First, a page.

7. Spray Foam Insulation Can Save You Money
Yes, it’s true, per dollar square foot closed cell insulation can appear to come in at a higher initial sticker price than every other insulation product on the market. But the differences aren’t all that great when blown in cellulose can cost up to $2 per square foot, the same estimated cost as spray foam.
Open cell spray foam, ideal for lofts where the combination of an air seal and depth will combine to give you the R-60 required in the most demanding climate zones, can be as little as $0.50 per square foot, making it less expensive than every other insulation product on the market.
These days spray foam doesn’t need to be installed by a professional outfit either, with DIY products available online and from selected stores, which will help to bring the initial upfront cost down.
Put together the savings made with regard to moisture and air barriers, and the positive effect that has on air quality and the performance of heating and cooling systems and it’s easy to see the additional indirect savings that spray foam can deliver.
8. Spray Foam Is Easier To Install Than Any Other Insulation Product
Easier than rolling out fiberglass over the attic deck? Yes indeed. You won’t get hot and sweaty carrying bales of fiberglass upstairs and bundling them through the loft hatch for a start! Spray foam mixes at the nozzle and is sprayed directly onto the substrate, be it wall sheathing, a cathedral ceiling, an attic deck or the underside of the living area floor in a crawl space.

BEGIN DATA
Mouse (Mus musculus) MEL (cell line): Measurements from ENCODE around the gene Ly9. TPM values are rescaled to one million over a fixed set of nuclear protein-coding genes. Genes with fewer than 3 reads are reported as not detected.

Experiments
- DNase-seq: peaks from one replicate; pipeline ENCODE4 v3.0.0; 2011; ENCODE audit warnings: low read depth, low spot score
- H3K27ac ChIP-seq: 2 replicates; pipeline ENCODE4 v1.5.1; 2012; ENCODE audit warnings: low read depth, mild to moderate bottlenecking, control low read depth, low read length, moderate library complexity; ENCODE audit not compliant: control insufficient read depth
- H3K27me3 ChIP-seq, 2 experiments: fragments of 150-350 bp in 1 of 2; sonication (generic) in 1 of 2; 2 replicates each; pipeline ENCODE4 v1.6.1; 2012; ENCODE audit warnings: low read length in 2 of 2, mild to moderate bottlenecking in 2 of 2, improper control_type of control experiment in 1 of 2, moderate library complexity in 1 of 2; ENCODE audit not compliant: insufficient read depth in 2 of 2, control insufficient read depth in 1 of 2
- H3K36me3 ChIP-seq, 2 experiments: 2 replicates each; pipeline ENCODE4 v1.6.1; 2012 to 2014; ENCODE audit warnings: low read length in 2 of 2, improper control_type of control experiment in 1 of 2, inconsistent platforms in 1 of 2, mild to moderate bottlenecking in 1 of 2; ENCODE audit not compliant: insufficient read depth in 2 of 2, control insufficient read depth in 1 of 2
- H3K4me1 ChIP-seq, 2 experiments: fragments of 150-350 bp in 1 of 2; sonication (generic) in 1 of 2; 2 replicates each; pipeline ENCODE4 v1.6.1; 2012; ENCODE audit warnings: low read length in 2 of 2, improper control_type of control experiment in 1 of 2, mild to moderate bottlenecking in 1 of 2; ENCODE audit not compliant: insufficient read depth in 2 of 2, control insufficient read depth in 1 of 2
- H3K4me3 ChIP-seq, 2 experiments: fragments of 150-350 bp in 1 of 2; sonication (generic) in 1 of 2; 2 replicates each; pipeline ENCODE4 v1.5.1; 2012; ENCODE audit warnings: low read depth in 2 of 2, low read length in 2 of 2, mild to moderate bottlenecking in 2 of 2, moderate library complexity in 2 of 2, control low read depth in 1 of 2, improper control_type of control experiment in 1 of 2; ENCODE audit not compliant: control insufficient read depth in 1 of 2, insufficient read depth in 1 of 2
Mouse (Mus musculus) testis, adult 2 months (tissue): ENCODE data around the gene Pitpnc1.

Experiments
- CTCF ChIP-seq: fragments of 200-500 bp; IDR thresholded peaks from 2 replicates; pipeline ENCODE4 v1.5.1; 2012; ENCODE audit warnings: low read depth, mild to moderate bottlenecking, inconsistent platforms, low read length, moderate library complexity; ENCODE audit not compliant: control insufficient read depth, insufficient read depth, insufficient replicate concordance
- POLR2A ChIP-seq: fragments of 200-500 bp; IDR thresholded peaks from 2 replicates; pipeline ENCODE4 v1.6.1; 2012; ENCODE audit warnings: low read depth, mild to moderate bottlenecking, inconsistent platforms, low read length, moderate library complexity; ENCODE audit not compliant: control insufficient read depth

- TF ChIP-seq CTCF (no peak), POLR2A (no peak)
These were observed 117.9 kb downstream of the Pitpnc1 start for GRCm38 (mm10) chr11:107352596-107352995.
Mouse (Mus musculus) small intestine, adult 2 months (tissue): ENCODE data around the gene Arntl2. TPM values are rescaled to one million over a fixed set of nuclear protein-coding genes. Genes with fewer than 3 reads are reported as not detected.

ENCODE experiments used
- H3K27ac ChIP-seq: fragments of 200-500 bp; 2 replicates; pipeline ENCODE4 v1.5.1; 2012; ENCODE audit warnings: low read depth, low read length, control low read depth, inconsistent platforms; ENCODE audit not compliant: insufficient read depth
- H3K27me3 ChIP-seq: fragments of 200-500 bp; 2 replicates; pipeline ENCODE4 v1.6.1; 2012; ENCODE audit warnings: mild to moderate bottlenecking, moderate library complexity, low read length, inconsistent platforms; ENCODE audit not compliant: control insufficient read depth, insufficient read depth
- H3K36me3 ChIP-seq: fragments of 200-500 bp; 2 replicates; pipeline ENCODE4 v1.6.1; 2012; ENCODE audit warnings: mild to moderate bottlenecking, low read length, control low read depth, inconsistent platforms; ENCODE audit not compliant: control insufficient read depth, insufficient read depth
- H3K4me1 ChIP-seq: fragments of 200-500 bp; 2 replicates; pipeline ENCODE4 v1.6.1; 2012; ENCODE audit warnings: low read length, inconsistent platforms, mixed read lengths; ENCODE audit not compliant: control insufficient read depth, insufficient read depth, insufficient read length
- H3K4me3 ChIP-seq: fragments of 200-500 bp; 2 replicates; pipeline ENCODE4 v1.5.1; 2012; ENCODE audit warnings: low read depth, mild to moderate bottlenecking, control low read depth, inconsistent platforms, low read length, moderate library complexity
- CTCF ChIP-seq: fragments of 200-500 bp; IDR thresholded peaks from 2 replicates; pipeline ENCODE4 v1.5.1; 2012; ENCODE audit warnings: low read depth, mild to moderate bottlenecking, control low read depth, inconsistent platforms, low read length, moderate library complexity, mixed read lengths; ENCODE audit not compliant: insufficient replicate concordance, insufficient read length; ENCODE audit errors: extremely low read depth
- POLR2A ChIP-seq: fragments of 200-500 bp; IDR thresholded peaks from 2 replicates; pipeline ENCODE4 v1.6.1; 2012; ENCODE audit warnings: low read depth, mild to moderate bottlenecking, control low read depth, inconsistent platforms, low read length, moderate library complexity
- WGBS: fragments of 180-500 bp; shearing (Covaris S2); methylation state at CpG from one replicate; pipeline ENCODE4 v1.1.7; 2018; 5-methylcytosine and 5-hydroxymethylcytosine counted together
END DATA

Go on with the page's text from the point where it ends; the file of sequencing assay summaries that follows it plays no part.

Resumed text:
It doesn’t need to be cut and fitted tightly, without crushing, or breaking, or having to make up gaps where wall studs have bent or warped. There is no need to measure anything other than the square footage of the area to be insulated.
The typical spray foam job will take about half a day for an average basement and two to three hours for an attic. Expect to set aside two days for an entire house and then another day to allow for off-gassing, when there should be no one in the building. On a renovation or new build project the ideal time to install would be a day or two before the weekend. When the regular construction crew (or you) return on a Monday the spray foam insulation will have almost entirely completed its curing cycle.
Compared to foam board insulation or mineral wool batts, the time savings are unbeatable. The labor costs alone should bring down the overall cost of installation by quite some margin.
9. Spray Foam Is A Greener Alternative To Some Other Insulation Products.
Don’t take this the wrong way, but there is an environmental cost to almost all human activity, and spray foam has its own set of costs and benefits in this regard. However, it scores well in assessments of GWP, that is Global Warming Potential.
It’s not going to beat carbon-sequestering insulators like wood fiber or cellulose, but over a projected lifespan of 75 years it will give them a good run for their money. Look for a spray foam product that has the chemical hydrofluoroolefin, or HFO in their mix as it has a zero-ozone depletion rating.
The GWP rating of HFO closed cell spray foam is 4, better than the older recipes that used HFC gasses that rated it at 14.86. Compare that to extruded polystyrene foam board (XPS) at 8.83, which is a better rating than some brands that still come in at an eye-watering 46.51.
Open cell spray foam does even better with a GWP rating of just 1.59, beating EPS, mineral wool and Polyiso too.
On balance spray foam is getting greener all the time as the technology and understanding of polymer chemistry improves.